• 13. So what can I use? <ul><li>If it doesn&apos;t fall under the criteria for Fair Use or the TEACH Act then what do you do? </li></ul><ul><li>Most teachers do not have time to wade through the copyright law quagmire of more than 360 pages . Thankfully, we can rely on the work of others that have done the research!! </li></ul><ul><li>  </li></ul><ul><li>Here are some sources for material that can be freely used by educators: </li></ul><ul><li>http://pics4learning.com/ </li></ul><ul><li>http://school.discoveryeducation.com/clipart/ </li></ul><ul><li>http://eduscapes.com/tap/topic98.htm </li></ul><ul><li>http://search.creativecommons.org/ </li></ul>
  • 14. If all else fails . . . .   <ul><li>Get permission: </li></ul><ul><li>The Copyright Clearance Center can help you get permission </li></ul>&amp;quot;So what are the chances you&apos;ll find yourself in court? Pretty slim -- although they increase dramatically if your use of a work interferes with the owner&apos;s potential income.&amp;quot; (Starr, 2010)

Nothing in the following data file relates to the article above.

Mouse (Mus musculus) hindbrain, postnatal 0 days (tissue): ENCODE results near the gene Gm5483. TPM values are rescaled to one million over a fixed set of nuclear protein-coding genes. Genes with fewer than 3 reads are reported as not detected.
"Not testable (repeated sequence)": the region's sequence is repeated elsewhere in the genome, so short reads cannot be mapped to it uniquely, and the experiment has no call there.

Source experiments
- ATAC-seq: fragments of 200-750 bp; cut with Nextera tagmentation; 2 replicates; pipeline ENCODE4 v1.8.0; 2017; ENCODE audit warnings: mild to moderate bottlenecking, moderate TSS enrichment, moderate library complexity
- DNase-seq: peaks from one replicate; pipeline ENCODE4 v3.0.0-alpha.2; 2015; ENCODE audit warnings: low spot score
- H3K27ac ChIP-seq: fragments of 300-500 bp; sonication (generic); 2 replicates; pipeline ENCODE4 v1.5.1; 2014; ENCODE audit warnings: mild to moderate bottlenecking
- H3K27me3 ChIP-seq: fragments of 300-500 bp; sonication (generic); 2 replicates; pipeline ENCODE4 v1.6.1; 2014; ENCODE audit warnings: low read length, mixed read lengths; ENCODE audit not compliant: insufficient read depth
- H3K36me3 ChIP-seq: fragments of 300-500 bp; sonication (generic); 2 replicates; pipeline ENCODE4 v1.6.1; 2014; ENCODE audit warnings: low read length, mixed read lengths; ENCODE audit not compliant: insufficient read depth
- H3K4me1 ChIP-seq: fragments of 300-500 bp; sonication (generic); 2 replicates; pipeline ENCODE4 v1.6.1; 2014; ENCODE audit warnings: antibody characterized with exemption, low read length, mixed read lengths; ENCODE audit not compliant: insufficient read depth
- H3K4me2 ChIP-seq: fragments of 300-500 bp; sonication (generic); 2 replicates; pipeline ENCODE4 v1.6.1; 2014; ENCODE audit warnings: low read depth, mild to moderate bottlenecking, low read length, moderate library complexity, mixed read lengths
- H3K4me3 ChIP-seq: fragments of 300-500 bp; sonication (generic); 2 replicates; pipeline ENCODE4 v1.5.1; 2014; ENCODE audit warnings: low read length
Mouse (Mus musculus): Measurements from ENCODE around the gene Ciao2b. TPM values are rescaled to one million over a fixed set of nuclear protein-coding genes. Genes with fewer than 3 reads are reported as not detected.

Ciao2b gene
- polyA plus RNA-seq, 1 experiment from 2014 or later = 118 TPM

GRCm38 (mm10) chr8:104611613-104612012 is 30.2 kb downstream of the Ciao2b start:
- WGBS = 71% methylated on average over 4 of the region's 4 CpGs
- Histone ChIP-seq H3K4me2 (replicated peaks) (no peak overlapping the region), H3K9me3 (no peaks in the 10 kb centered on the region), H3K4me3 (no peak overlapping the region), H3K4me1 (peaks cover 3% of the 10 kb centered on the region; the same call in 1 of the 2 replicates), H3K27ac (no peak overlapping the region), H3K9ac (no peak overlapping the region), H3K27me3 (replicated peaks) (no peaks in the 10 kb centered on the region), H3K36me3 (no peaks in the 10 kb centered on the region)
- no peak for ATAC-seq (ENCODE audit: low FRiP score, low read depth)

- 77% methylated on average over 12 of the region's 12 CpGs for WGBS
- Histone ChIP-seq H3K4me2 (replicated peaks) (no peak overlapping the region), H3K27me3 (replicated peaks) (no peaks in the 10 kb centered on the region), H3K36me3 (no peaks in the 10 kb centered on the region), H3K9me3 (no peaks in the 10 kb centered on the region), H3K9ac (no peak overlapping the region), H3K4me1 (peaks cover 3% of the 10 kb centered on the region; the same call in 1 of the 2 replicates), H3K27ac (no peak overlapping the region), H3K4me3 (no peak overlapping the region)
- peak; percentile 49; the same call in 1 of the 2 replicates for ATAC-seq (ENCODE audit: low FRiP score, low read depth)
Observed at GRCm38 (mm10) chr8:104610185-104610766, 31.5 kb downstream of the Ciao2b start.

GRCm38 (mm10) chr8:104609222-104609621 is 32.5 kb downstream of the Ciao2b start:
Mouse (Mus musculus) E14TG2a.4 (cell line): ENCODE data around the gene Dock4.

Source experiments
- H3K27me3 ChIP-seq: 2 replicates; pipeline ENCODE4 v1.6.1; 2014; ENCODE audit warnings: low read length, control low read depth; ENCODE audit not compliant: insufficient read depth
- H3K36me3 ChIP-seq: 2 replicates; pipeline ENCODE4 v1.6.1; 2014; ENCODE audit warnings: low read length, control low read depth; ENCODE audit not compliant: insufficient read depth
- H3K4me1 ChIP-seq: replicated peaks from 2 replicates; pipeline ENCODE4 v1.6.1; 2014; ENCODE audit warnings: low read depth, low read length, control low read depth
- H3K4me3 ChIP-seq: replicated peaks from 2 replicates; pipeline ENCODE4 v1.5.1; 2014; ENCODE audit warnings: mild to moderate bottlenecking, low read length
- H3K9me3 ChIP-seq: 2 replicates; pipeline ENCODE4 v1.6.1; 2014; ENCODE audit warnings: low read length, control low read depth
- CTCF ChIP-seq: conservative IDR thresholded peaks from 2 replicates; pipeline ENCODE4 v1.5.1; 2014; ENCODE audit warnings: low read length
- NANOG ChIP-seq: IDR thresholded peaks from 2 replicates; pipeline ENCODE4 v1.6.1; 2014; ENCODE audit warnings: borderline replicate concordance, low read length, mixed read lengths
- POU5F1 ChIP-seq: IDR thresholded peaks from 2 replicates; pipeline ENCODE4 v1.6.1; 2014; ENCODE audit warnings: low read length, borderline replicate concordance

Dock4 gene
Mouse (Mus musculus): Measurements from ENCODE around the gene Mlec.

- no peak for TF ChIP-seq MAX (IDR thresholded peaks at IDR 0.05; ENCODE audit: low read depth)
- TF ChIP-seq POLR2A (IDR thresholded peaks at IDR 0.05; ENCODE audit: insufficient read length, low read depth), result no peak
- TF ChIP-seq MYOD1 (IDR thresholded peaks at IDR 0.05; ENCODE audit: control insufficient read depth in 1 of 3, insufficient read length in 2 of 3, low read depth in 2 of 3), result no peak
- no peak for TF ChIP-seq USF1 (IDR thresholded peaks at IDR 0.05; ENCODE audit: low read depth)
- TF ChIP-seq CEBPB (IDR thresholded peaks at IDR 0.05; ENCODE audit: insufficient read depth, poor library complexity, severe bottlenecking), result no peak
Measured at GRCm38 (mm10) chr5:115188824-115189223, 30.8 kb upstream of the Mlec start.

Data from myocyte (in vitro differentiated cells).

• 15. Here are some very good resources for educators on copyright: <ul><li>The Educator&apos;s Guide to Copyright and Fair UseKathy Schrock&apos;s Guide for Educators </li></ul><ul><li>  </li></ul><ul><li>Copyright Crash Course </li></ul><ul><li>   </li></ul>
  • 16. QUESTIONS??
  • 17. References <ul><li>Circular 92. (2011, September). Copyright law of the united </li></ul><ul><li>            states . Retrieved from http://www.copyright.gov                            /title17/ </li></ul><ul><li>Gasaway, L. (n.d.). When u.s. works pass into the public </li></ul><ul><li>            domain . Retrieved from http://www.unc.edu/~unclng </li></ul><ul><li>             /public-d.htm </li></ul><ul><li>  Starr, L. (2010, May 5). Is fair use a license to steal? . </li></ul><ul><li>             Retrieved from http://www.educationworld.com                           /a_curr/curr280b.shtm     </li></ul>THANK YOU! Thank you to http://openclipart.org/ for all the images used in this presentation.